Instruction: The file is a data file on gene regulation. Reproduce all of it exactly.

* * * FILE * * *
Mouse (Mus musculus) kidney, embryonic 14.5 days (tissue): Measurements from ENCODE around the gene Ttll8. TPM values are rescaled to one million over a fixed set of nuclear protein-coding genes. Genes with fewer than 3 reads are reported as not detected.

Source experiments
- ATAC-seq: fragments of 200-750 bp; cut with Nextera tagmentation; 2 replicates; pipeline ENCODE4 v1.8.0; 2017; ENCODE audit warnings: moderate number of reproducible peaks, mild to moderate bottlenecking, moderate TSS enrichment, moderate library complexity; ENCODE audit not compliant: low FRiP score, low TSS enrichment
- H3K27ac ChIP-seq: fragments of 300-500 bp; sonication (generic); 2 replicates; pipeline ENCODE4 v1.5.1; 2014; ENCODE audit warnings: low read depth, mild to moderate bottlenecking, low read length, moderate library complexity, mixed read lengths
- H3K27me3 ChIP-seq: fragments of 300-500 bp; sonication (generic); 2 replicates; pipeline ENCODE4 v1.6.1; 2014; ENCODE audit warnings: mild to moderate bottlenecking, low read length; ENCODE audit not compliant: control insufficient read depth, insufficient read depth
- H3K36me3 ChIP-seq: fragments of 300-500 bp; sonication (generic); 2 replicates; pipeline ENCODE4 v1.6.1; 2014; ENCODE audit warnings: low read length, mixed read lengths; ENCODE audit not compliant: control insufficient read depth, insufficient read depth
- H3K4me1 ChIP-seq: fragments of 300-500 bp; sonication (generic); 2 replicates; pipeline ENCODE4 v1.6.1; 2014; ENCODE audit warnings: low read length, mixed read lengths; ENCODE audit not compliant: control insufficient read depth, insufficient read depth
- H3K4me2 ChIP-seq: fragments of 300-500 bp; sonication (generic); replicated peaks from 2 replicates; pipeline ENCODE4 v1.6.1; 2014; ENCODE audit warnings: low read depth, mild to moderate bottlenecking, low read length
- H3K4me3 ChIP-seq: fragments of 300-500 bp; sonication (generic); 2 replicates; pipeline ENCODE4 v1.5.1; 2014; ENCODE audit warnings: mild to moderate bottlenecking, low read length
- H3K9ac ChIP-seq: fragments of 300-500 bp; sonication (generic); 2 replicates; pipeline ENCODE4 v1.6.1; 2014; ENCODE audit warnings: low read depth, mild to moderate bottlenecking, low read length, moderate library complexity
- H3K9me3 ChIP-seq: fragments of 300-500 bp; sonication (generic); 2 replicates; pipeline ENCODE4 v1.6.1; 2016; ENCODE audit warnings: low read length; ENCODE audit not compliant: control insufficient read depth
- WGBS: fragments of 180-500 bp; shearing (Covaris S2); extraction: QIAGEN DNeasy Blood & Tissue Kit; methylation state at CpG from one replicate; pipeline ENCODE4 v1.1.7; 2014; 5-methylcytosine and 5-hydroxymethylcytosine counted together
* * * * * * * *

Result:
Mouse (Mus musculus) kidney, embryonic 14.5 days (tissue): Measurements from ENCODE around the gene Ttll8. TPM values are rescaled to one million over a fixed set of nuclear protein-coding genes. Genes with fewer than 3 reads are reported as not detected.

Source experiments
- ATAC-seq: fragments of 200-750 bp; cut with Nextera tagmentation; 2 replicates; pipeline ENCODE4 v1.8.0; 2017; ENCODE audit warnings: moderate number of reproducible peaks, mild to moderate bottlenecking, moderate TSS enrichment, moderate library complexity; ENCODE audit not compliant: low FRiP score, low TSS enrichment
- H3K27ac ChIP-seq: fragments of 300-500 bp; sonication (generic); 2 replicates; pipeline ENCODE4 v1.5.1; 2014; ENCODE audit warnings: low read depth, mild to moderate bottlenecking, low read length, moderate library complexity, mixed read lengths
- H3K27me3 ChIP-seq: fragments of 300-500 bp; sonication (generic); 2 replicates; pipeline ENCODE4 v1.6.1; 2014; ENCODE audit warnings: mild to moderate bottlenecking, low read length; ENCODE audit not compliant: control insufficient read depth, insufficient read depth
- H3K36me3 ChIP-seq: fragments of 300-500 bp; sonication (generic); 2 replicates; pipeline ENCODE4 v1.6.1; 2014; ENCODE audit warnings: low read length, mixed read lengths; ENCODE audit not compliant: control insufficient read depth, insufficient read depth
- H3K4me1 ChIP-seq: fragments of 300-500 bp; sonication (generic); 2 replicates; pipeline ENCODE4 v1.6.1; 2014; ENCODE audit warnings: low read length, mixed read lengths; ENCODE audit not compliant: control insufficient read depth, insufficient read depth
- H3K4me2 ChIP-seq: fragments of 300-500 bp; sonication (generic); replicated peaks from 2 replicates; pipeline ENCODE4 v1.6.1; 2014; ENCODE audit warnings: low read depth, mild to moderate bottlenecking, low read length
- H3K4me3 ChIP-seq: fragments of 300-500 bp; sonication (generic); 2 replicates; pipeline ENCODE4 v1.5.1; 2014; ENCODE audit warnings: mild to moderate bottlenecking, low read length
- H3K9ac ChIP-seq: fragments of 300-500 bp; sonication (generic); 2 replicates; pipeline ENCODE4 v1.6.1; 2014; ENCODE audit warnings: low read depth, mild to moderate bottlenecking, low read length, moderate library complexity
- H3K9me3 ChIP-seq: fragments of 300-500 bp; sonication (generic); 2 replicates; pipeline ENCODE4 v1.6.1; 2016; ENCODE audit warnings: low read length; ENCODE audit not compliant: control insufficient read depth
- WGBS: fragments of 180-500 bp; shearing (Covaris S2); extraction: QIAGEN DNeasy Blood & Tissue Kit; methylation state at CpG from one replicate; pipeline ENCODE4 v1.1.7; 2014; 5-methylcytosine and 5-hydroxymethylcytosine counted together